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Mulcair has to confront the Trudeau effect Add to ...

A year ago this month, as we were leaving a restaurant, I posed a question to NDP Leader Tom Mulcair about Justin Trudeau: He could be a very serious problem for you guys, especially in Quebec, no?

Mr. Mulcair’s countenance turned haughty. He’d expected more from the questioner. “You’ve worked in Montreal. Surely you know enough about Quebec politics not to think that the Trudeau brand still carries any weight in the province.”

There wasn’t much to fear from vanity boy, he went on. He categorized the young Mr. Trudeau as a “decent on-the-ground politician.”

It’s a year on and the Trudeau Liberals have bolted past the New Democrats, returning the blue-collar party to its traditional third-place ranking. In Quebec, according to a recent poll, the supposedly weightless Mr. Trudeau has a 14-point lead over New Democrats.

As the Dippers stage their annual caucus retreat in Saskatchewan this week, Mr. Mulcair is trying to put a happy face on things. The party isn’t panicking. But worry has appropriately set in, with members saying it’s time to change tack.

New Democrats have been attacking Mr. Trudeau for being light on policy, but how much have they put in the window themselves? “I think the No. 1 thing we have to do is start developing new policies and get them out there in the public for debate,” said popular Nova Scotia MP Peter Stoffer.

Former MP Lorne Nystrom agrees. Still a player in NDP circles, Mr. Nystrom knows a little about the Trudeau effect. He was first elected in 1968, the year Pierre Trudeau first became prime minister. Father and son are different in many ways, he observed, but not so different in terms of their broad voter appeal. He listed the similarities: appealing to federalists in Quebec, ethnic minorities, particularly in Ontario, new-generation types who are tired of old politics. On top of that, there’s the charisma effect.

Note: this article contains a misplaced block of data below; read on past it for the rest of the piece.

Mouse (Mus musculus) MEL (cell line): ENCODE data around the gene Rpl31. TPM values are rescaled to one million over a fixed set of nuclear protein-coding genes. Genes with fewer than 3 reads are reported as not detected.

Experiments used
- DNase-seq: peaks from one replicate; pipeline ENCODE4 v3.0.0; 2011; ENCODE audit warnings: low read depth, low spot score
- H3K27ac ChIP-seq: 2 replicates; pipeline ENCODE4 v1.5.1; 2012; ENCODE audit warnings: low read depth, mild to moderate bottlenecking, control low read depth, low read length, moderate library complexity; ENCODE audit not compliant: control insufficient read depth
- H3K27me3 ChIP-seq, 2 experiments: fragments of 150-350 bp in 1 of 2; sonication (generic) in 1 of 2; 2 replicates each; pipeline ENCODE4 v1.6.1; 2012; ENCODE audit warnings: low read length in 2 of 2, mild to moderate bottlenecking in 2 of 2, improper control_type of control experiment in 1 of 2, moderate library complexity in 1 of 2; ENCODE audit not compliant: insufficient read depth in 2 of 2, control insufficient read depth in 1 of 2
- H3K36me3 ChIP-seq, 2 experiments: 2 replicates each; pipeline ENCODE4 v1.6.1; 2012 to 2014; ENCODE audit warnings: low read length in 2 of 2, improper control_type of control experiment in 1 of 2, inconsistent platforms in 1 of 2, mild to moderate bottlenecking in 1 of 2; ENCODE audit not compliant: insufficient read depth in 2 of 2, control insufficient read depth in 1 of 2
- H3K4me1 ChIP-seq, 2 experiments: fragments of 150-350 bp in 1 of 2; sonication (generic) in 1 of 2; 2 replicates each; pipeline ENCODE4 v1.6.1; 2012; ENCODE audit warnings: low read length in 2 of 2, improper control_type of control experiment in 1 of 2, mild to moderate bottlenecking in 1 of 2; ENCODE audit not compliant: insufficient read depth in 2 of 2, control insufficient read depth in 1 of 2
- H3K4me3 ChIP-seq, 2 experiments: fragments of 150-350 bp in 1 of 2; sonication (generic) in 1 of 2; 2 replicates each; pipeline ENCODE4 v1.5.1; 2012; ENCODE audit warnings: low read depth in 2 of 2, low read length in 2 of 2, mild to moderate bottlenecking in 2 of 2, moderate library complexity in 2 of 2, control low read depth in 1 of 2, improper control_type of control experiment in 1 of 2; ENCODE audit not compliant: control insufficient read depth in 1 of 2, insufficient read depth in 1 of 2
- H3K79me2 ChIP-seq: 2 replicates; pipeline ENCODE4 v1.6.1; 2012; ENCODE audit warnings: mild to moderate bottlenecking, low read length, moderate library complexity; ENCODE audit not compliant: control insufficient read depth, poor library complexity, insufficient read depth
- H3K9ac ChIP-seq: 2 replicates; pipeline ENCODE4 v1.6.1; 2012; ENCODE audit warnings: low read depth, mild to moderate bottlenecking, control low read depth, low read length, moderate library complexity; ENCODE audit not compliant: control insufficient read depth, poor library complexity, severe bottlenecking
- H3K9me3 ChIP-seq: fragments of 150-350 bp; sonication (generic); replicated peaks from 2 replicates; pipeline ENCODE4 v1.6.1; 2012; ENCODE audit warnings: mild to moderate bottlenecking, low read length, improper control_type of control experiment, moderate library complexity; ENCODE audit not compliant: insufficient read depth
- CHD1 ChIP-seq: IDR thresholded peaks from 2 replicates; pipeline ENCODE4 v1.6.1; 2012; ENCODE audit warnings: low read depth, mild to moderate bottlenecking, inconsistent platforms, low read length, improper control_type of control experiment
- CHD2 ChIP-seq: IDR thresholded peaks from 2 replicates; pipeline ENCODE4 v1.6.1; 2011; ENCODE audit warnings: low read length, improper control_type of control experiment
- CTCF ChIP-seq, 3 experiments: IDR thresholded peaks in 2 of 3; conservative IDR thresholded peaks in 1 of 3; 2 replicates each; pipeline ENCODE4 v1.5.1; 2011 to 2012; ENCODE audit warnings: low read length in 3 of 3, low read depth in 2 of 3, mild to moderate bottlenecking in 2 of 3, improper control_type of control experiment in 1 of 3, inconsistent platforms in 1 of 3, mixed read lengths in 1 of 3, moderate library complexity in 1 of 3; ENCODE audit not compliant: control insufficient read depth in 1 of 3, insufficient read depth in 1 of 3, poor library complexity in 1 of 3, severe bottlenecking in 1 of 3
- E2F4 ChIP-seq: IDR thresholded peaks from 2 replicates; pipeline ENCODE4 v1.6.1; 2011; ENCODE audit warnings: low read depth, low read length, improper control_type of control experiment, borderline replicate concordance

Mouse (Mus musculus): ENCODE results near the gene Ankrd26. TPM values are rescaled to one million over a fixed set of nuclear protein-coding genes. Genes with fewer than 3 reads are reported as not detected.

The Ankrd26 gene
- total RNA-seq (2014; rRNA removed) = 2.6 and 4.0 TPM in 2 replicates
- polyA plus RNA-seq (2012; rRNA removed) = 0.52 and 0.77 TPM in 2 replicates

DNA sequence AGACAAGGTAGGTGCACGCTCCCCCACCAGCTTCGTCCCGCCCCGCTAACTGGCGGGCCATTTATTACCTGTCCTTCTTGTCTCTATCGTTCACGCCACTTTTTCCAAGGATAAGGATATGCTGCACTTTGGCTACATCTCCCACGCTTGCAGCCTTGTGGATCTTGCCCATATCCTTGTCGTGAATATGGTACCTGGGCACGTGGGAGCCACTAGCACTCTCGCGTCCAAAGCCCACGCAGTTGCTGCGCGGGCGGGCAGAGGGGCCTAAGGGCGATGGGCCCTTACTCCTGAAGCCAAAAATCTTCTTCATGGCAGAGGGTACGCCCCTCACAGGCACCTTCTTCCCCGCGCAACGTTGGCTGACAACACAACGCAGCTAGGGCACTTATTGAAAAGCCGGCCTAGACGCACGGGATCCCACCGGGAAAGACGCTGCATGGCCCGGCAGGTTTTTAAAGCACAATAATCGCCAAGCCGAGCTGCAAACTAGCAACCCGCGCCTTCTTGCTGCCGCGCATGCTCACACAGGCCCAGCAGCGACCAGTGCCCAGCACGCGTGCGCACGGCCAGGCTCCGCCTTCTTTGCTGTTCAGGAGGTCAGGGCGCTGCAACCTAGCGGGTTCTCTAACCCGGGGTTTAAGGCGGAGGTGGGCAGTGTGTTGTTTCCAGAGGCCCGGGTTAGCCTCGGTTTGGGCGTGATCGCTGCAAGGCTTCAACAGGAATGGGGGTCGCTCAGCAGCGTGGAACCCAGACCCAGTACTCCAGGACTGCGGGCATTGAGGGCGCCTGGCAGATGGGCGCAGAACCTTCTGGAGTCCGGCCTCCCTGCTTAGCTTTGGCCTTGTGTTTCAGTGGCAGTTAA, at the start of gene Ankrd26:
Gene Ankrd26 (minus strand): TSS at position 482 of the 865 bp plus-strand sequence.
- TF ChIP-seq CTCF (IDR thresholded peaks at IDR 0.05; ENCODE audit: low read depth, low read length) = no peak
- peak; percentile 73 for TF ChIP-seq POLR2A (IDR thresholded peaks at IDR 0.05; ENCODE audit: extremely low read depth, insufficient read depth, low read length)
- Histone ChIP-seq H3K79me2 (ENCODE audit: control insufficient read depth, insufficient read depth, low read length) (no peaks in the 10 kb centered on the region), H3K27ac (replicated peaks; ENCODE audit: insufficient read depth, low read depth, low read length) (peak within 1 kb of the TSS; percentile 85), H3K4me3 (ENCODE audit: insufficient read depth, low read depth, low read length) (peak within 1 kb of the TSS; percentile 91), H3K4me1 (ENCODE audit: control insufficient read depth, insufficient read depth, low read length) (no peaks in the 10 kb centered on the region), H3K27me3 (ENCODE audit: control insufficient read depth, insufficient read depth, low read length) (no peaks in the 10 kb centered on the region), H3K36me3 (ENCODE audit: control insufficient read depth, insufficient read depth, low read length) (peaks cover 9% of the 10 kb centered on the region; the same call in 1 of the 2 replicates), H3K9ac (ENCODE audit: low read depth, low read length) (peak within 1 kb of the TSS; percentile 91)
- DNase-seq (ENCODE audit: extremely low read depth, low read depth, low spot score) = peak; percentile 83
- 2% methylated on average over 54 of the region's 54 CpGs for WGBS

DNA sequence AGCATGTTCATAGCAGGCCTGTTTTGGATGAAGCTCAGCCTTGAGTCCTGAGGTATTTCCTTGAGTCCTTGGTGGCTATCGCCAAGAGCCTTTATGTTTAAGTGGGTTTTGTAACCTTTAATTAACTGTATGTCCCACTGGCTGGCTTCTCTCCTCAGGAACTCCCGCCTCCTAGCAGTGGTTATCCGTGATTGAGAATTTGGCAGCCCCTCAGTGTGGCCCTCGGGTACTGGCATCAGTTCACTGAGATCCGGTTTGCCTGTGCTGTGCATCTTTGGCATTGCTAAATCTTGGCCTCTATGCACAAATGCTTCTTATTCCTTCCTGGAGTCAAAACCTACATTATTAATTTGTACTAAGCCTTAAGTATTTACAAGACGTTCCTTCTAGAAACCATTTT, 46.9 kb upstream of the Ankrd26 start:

Long-time NDP leader Ed Broadbent, who faced Pierre Trudeau for 15 years, is careful not to criticize Mr. Mulcair. He seems to have more appreciation of the leader’s strengths, of which there are many. As Mr. Mulcair displayed in the Senate-scandal debate, he is arguably the most powerful force in the Commons.

The NDP’s strength, Mr. Broadbent said, is in having a different economic vision than the other parties. By putting all the emphasis on the natural-resource economy, “Stephen Harper wants to take us back to the 19th century.”

In Mr. Mulcair’s inner sanctum, there is well-advised talk of the need to modernize the party’s image and language. Irony has it that while the Liberals are seen as the party of the new generation, the NDP benches are stacked with far more youthful members, some of whom are impressive. But party images being so leader-centric, the NDP looks old hat by comparison.

In order to maintain his strong Quebec base, Mr. Mulcair faces a dilemma: appealing to nationalist Quebeckers frequently requires policies out of sync with opinion in the rest of Canada. There is also the problem of voter conditioning. Despite the NDP’s magical breakthrough in the last election, Canadians still tend to think of the NDP as the third party, as Mr. Nystrom observed. It’s a hard habit to break. In his view, with the old order restored in the current standings, the next few months are crucial. The New Democrats have to move hard against the Grits before the impression gets cemented that our politics have returned to the old Tory-Liberal rotation.

That means progressives will be fighting among themselves, a fact the Conservatives, who have lost 25 per cent of their support since the last election, will no doubt enjoy.

But Mr. Mulcair has no choice. Since making his way out of the restaurant a year ago, his view of the Trudeau effect has no doubt been substantially altered.

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